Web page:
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Topic: iPhone Arduino (Read 2027 times) previous topic - next topic

Joeri

Has anyone managed to connect the Arduino to an iPhone yet? So far all I find are bits and pieces but no reliable, documented sollution.

action_owl

I knows that there is a method for connecting to the arduino over the internet in a web browser, and since the iphone has a web-browser you should be able to connect to it this way

estranged

The iPhone SDK has full support for a TCP/IP stack, so talking to an Arduino with an Ethernet shield should be possible.  If you're looking at physically hooking up the Arduino to the iPhone dock connector, I think you can talk to some of the pins... I don't have the SDK docs in front of me.  You would have to become a registered iPhone developer (and pony up $99) to do anything beyond a web based app, or go the jailbreak route.

melka

Not quite sure, but I think that the official SDK doesn't allow you to access the serial port on the dock connector. For this, you have to go with the non-official SDK and/or undocumented libraries. Either way : jailbreak ^^
http://melka.one.free.fr/blog/
http://www.flickr.com/photos/melkaone/

Jin

I'm working on a wifi shield that should be somewhat less expensive than the existing wifi shields out there. With the shield, you should be able to make a direct local wireless connection to the iPhone and use custom apps as a display for Arduino applications.

melka

Nice!
Does the iphone sdk allows access to the bluetooth stack ? This may be an easier way than the wifi, no ?
http://melka.one.free.fr/blog/
http://www.flickr.com/photos/melkaone/

estranged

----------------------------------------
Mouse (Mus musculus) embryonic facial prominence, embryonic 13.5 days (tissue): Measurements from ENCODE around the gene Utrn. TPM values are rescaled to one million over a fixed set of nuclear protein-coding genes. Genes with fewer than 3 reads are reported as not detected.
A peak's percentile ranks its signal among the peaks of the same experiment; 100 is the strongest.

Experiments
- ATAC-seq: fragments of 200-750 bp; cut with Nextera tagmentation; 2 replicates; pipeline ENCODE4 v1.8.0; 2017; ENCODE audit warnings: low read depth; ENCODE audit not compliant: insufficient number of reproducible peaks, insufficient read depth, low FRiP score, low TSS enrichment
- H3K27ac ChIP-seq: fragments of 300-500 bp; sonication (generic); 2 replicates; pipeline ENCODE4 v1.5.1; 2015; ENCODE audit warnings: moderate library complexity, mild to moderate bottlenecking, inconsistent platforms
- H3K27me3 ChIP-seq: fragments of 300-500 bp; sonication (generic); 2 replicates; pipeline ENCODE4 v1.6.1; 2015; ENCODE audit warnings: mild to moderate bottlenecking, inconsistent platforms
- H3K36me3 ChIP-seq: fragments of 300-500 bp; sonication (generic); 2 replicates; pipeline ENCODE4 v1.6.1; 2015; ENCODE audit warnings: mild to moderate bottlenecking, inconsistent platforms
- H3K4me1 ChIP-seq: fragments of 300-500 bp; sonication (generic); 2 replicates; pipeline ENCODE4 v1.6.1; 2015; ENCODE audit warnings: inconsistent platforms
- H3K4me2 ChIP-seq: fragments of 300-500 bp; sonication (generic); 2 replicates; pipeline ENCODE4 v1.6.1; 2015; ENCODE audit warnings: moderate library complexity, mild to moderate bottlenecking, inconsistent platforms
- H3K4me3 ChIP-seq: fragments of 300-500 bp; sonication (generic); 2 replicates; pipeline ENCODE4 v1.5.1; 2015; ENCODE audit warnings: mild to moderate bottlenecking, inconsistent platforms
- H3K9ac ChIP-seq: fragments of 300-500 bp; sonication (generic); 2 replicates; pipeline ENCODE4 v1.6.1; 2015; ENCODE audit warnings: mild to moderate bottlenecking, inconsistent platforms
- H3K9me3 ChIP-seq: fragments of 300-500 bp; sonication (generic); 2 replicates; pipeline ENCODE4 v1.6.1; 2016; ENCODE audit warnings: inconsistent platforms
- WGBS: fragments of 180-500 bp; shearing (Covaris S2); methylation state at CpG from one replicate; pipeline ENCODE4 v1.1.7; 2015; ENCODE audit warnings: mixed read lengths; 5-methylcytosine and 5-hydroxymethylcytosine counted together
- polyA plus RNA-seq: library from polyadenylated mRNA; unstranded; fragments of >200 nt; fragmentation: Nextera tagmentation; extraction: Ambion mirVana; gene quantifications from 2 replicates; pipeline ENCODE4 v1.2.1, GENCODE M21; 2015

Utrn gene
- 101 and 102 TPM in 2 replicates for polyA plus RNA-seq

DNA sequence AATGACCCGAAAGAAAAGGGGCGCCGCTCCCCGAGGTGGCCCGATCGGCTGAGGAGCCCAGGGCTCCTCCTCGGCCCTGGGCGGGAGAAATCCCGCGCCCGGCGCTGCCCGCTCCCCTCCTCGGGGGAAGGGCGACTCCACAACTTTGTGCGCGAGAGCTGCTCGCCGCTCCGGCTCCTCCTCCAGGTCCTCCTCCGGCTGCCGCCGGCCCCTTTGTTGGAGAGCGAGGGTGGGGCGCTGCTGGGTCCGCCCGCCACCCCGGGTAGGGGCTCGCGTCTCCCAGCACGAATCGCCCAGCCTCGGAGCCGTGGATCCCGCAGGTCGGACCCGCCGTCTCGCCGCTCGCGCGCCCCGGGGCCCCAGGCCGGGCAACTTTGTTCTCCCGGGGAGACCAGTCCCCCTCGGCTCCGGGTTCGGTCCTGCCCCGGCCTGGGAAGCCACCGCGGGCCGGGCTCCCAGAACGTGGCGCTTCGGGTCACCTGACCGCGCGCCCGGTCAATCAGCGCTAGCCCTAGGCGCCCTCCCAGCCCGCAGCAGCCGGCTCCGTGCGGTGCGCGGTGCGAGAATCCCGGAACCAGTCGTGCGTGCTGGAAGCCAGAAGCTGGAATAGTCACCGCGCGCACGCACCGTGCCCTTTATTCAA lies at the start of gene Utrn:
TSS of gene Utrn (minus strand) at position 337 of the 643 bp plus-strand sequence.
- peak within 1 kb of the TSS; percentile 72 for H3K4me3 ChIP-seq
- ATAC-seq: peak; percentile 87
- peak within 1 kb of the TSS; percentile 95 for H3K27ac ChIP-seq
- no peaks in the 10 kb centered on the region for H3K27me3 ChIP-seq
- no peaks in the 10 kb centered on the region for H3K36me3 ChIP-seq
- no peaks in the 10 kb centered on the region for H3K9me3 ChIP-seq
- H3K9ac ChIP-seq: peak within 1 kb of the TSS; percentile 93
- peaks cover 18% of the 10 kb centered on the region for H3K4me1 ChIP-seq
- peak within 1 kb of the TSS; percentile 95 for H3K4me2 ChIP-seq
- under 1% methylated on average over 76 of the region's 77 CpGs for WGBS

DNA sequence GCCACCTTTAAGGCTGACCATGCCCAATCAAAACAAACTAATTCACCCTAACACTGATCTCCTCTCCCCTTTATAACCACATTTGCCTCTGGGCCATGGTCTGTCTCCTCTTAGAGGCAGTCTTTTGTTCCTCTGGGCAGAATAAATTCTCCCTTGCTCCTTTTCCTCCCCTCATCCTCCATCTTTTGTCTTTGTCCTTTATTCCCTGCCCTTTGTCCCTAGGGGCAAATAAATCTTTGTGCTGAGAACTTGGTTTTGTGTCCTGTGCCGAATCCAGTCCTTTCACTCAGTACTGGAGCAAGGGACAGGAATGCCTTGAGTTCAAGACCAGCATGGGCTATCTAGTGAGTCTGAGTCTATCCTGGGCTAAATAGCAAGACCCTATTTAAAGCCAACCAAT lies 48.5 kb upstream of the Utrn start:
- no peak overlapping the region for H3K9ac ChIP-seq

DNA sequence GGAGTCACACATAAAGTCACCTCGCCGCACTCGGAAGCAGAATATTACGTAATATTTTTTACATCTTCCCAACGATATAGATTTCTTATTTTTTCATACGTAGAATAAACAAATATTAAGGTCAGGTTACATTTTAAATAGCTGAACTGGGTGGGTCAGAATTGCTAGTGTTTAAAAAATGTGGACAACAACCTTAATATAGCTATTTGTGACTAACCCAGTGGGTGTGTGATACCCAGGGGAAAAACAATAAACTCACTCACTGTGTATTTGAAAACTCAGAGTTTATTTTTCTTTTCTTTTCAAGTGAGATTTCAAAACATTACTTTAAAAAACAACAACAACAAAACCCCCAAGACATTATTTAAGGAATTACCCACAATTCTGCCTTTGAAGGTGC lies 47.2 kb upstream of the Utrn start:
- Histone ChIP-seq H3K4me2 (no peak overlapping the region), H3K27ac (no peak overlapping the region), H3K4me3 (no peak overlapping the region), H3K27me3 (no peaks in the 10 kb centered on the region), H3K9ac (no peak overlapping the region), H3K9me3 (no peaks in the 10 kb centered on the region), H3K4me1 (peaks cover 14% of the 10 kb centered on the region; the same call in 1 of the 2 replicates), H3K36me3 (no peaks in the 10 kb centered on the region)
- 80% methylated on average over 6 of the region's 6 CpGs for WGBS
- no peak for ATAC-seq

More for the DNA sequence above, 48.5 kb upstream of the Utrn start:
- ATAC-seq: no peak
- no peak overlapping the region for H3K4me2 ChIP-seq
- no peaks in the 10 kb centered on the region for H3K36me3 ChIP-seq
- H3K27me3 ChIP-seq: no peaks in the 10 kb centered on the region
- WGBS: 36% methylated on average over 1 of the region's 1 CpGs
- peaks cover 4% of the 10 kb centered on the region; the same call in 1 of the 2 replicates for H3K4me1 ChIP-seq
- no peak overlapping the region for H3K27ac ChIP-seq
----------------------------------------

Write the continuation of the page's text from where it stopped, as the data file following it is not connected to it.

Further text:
I don't see anything in the SDK on bluetooth or hardware interface. I think network/wifi is the only way to go (officially) right now.

Jin

The bluetooth stack on the iPhone only implements the handsfree or headset profile. And there are serial lines on the dock output, but you can't get to them from the API. I think for now wifi (or GPRS/3G) is the only way to officially connect.

I've also considered doing an acoustic modem through the microphone input, which could work but would require a lot more software and hassle.

Marijn Eken

Jin, this thread is more than a year old now. Did you make that WIFI board you were talking about? I'd love to have such a thing.

Thanks.

Jin

Yes, I did make the wifi board, and successfully used it to interface to a Kestrel wind and environment meter, implementing a pseudo-HTTP interface which would respond with the data at any request from a web browser. Works great. However, I never wrote up my project since nobody expressed interest.

I still have the EAGLE files for the shield and the code for the project, it should be easy to adapt for other projects. The Wifi module costs $60 from Digikey and the shield can be etched at home, or costs about $20 from batchpcb. If you are really intent on buliding one, I'd be happy to document it.

Marijn Eken

Thanks for the info Jin. I did however find out about the AsyncLabs BlackWidow 1.0, which is quite cost effective. I'm also not so inclined to make it myself, but much rather use a finished product.

I thought you meant you wanted to produce this board, but maybe since the lack of interest, you didn't. Strange, because when the AsyncLabs guys posted here, there seemed to be a lot of interest.

Thanks again, and best of luck

Jin

That blackwidow looks pretty good, and the cost is less than an Arduino+iWifi board, even leaving out costs for any interface hardware. So yeah, I'd definitely consider that if I were doing it again.

sciguy

#12
Mar 17, 2010, 02:05 am Last Edit: Mar 17, 2010, 02:05 am by amacmullen14 Reason: 1
What about having a message for communication made into an mp3 file, then programming an app to play these mp3 files.  Could a headphone plug be plugged in, but instead of a speaker, use an IR led?  

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RiXst3r

Jin,
I am interested in your project...  I have a connectone iwifi sitting around and would love to put it to good use!

Jeremy1998

breaks out every pin, and there is a datasheet that says the purpose

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